• keywords: nurse-midwifery;
  • midwifery;
  • theory;
  • midwifery model;
  • midwifery research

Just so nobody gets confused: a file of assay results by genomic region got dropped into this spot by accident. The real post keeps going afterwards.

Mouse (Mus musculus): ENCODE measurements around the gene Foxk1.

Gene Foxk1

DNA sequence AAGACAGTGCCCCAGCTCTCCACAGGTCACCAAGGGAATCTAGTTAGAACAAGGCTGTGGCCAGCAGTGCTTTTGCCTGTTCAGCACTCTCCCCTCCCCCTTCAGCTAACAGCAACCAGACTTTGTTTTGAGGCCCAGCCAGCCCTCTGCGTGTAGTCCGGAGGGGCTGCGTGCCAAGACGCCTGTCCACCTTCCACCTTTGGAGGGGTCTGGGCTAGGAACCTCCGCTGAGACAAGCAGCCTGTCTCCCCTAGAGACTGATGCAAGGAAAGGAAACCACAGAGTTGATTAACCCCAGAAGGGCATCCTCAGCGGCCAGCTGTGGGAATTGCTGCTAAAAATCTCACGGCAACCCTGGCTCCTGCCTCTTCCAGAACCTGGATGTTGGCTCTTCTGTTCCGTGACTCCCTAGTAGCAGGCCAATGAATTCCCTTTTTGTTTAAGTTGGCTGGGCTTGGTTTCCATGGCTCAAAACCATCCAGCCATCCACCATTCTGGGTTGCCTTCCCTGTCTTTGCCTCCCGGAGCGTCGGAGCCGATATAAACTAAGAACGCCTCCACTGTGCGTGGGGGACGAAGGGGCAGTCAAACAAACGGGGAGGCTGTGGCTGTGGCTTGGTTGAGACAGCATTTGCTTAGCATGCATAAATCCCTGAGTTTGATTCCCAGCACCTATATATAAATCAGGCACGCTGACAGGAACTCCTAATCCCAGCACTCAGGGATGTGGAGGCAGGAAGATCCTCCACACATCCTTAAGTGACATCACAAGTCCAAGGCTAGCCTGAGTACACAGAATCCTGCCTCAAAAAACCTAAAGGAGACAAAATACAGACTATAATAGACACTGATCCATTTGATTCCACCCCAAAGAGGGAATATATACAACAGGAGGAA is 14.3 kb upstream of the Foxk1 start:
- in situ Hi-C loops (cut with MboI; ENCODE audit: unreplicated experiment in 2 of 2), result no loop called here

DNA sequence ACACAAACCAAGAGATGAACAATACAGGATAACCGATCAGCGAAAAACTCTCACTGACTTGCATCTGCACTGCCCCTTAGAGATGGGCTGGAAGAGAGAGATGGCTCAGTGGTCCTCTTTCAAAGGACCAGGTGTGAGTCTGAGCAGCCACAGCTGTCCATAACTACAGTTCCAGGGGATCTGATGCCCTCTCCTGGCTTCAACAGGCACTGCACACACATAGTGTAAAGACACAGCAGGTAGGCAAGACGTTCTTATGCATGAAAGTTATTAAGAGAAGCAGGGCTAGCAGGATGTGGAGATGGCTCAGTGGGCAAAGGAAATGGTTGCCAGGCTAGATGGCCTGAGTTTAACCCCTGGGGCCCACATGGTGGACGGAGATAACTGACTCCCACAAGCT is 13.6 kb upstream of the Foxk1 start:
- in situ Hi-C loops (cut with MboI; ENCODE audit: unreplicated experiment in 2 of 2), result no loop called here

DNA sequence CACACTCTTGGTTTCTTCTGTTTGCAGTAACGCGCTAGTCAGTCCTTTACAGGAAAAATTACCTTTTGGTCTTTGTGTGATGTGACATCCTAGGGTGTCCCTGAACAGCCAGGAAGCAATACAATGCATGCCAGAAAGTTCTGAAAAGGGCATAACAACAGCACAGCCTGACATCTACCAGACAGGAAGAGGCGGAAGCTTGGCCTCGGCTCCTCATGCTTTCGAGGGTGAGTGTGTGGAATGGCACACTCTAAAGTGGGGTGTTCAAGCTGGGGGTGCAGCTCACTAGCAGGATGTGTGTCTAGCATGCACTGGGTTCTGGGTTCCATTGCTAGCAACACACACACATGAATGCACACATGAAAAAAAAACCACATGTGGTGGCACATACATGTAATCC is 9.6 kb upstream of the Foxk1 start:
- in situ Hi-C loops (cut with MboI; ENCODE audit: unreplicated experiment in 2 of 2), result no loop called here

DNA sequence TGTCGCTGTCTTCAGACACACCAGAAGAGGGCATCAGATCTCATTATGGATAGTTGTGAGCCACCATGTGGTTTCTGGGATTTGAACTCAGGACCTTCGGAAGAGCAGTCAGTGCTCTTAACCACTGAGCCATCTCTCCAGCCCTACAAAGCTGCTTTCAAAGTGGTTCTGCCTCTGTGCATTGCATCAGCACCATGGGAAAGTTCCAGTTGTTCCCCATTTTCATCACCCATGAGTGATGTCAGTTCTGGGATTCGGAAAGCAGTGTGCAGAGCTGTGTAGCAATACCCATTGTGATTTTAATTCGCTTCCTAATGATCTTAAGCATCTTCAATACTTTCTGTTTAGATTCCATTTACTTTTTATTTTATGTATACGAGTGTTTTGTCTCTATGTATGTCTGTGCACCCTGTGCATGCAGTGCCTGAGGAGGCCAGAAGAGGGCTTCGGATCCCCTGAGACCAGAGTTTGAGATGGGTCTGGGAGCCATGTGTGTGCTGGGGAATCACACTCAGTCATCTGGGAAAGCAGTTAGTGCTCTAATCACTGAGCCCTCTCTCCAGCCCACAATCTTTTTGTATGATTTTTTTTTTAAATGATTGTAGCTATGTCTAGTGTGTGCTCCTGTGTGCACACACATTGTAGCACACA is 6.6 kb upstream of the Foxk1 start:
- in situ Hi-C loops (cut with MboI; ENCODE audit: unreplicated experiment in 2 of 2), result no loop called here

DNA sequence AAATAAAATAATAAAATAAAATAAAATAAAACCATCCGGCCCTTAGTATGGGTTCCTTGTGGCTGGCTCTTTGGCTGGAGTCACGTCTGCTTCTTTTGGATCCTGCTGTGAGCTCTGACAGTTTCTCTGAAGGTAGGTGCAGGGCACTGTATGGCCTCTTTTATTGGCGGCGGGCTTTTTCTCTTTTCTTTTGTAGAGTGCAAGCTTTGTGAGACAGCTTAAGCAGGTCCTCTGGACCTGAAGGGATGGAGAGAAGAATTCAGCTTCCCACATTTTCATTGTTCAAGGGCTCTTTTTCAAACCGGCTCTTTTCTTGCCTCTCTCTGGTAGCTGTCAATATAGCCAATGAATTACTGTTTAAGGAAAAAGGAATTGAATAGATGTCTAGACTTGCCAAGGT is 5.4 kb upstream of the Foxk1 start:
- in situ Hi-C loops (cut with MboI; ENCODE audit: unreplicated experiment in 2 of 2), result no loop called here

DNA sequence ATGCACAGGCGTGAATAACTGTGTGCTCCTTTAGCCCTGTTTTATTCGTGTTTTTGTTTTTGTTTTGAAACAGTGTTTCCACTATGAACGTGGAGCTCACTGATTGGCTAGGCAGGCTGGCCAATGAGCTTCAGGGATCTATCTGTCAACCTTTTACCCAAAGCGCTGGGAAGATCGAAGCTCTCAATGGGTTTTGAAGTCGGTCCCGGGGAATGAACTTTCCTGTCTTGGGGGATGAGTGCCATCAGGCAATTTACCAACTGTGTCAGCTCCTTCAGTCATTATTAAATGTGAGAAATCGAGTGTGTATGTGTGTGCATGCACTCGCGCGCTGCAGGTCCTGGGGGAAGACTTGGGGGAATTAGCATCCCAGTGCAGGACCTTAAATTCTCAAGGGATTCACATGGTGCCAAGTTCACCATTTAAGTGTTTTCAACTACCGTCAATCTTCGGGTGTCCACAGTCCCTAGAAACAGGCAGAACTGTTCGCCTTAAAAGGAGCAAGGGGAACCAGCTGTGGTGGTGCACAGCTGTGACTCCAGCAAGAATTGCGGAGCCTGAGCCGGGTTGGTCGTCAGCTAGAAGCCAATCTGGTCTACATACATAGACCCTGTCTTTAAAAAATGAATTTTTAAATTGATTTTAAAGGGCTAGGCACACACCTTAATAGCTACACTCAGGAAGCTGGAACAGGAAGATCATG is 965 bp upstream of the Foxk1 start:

The relatively recent effort of midwifery scholars has resulted in the development of three middle-range midwifery theories in the United States. This article examines the three theoretical models that have been developed to describe the essential components of midwifery practice. The three theorists demonstrate remarkable consistency in the identification of concepts important to the discipline, which includes the following essential characteristics of the midwifery paradigm of care: 1) acknowledgment of connections between the mind and body and the person to the person's life and world; 2) assuming the perspective of the woman to investigate meaning and her experience of symptoms or conditions, so that a plan of care is developed by midwife and woman together; and 3) protection and nurturance of the “normal” in processes related to women's health, implying a judicious use of technology and intervention.